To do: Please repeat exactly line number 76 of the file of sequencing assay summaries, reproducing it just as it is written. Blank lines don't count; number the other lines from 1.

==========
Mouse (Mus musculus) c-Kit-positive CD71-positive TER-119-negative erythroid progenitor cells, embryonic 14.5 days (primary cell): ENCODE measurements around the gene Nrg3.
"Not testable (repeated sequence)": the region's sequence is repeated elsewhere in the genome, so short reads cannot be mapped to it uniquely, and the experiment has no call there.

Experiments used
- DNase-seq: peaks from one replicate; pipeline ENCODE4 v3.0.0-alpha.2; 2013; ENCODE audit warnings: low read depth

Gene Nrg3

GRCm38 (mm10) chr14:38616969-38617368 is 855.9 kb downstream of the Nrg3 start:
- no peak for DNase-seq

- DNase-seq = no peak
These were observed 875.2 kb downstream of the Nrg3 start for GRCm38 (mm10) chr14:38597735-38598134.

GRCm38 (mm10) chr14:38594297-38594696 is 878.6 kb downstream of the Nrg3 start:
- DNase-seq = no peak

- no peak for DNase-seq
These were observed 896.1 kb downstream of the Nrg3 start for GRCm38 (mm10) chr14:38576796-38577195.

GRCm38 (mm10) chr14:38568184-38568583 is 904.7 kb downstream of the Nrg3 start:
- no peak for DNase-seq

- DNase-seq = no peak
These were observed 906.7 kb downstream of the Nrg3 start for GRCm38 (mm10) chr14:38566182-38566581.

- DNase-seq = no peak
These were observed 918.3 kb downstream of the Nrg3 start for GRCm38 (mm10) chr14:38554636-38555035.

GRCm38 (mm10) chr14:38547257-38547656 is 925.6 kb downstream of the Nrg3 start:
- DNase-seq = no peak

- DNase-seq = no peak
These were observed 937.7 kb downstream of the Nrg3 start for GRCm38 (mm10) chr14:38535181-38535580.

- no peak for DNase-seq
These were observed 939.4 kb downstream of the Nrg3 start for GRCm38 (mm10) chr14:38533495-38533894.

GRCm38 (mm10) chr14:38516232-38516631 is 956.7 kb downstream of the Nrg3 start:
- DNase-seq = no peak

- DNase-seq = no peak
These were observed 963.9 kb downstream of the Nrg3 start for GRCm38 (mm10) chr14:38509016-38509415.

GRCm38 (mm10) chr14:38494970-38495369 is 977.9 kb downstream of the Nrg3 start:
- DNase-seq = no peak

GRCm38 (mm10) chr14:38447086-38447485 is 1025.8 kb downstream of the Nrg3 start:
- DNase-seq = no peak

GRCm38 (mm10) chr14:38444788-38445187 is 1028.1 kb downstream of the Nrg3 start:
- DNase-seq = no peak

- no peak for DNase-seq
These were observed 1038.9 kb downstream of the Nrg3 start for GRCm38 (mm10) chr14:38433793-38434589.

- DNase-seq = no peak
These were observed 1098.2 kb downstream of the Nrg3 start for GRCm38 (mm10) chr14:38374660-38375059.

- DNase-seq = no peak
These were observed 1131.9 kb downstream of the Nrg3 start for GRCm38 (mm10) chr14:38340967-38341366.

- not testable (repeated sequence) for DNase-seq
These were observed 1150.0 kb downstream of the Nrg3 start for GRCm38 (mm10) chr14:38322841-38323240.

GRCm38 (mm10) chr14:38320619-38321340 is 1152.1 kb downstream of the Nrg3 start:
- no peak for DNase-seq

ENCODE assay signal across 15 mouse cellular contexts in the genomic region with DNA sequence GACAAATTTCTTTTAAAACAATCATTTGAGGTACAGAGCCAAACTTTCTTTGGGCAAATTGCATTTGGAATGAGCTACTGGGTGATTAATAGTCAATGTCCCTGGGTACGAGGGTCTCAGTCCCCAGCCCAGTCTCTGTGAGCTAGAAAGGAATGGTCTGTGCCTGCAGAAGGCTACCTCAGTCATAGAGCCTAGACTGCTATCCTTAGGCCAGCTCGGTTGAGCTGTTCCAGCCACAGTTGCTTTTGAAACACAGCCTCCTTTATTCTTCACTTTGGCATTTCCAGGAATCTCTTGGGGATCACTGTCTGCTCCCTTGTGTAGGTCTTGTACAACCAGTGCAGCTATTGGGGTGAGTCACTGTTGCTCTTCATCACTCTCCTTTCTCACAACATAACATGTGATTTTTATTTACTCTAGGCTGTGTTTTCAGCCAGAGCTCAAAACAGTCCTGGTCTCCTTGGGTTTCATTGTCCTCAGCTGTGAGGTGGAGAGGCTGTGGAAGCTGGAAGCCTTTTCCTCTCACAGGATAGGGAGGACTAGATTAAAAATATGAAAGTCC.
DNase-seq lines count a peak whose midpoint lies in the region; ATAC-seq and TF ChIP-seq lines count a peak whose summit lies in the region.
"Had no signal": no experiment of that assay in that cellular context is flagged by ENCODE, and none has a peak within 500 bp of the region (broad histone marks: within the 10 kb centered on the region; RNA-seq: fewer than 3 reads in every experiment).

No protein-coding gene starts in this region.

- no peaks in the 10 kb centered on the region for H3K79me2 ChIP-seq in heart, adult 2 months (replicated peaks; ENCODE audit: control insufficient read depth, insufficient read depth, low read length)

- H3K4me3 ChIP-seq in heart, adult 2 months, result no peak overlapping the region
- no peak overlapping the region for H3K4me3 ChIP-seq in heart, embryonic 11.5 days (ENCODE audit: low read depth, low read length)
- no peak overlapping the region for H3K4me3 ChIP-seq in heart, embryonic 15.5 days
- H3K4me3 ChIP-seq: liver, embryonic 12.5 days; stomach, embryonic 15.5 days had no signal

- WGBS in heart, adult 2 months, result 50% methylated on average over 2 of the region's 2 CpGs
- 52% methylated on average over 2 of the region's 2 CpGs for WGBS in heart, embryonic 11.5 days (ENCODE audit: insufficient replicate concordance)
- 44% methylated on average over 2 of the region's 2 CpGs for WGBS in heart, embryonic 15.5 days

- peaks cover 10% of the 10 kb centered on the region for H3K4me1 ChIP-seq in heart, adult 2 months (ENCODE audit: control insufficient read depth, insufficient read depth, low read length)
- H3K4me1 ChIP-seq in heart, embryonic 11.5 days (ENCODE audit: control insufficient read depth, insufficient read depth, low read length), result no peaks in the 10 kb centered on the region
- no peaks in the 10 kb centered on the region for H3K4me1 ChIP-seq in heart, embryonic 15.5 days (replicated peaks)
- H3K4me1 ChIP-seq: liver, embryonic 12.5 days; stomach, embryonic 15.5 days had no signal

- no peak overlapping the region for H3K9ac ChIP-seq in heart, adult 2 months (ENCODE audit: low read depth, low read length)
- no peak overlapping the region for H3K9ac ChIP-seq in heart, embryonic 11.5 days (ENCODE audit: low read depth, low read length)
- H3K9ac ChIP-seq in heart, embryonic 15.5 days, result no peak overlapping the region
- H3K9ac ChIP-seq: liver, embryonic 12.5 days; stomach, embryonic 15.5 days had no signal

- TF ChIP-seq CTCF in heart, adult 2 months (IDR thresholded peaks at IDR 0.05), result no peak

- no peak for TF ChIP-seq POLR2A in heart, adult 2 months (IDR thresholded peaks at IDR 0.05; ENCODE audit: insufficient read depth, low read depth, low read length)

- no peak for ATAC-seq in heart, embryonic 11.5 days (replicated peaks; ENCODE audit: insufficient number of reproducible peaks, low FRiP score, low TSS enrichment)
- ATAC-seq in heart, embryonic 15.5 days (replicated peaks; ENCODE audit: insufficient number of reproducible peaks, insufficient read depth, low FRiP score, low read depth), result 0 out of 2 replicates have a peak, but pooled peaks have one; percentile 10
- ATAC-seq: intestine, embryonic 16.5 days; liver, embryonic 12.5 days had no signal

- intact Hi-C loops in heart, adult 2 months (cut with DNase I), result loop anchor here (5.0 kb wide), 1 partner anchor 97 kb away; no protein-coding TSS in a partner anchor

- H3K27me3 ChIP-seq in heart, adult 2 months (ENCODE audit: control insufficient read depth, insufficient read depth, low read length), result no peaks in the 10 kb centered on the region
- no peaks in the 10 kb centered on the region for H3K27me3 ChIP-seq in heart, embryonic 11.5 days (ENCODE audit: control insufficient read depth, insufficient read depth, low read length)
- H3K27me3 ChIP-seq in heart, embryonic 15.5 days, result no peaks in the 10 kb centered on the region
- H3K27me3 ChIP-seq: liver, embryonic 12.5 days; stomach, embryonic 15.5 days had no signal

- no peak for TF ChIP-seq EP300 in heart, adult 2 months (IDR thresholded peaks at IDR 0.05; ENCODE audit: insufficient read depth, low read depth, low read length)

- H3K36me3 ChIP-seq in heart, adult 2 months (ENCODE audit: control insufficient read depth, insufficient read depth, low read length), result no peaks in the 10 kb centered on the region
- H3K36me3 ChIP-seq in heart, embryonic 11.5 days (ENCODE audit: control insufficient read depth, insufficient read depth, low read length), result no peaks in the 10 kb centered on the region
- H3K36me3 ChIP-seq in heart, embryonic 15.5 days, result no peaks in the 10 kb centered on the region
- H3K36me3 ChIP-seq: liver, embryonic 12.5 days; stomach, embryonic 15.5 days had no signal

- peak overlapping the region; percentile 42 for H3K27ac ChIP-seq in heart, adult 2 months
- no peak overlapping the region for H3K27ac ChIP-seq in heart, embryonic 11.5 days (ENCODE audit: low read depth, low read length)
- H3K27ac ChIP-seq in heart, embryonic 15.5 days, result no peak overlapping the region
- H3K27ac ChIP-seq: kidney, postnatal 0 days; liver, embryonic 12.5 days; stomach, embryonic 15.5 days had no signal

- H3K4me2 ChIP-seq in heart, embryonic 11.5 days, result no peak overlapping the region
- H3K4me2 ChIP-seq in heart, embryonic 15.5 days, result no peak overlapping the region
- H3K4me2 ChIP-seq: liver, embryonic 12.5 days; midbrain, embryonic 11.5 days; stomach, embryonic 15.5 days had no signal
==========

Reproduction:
- no peak for TF ChIP-seq EP300 in heart, adult 2 months (IDR thresholded peaks at IDR 0.05; ENCODE audit: insufficient read depth, low read depth, low read length)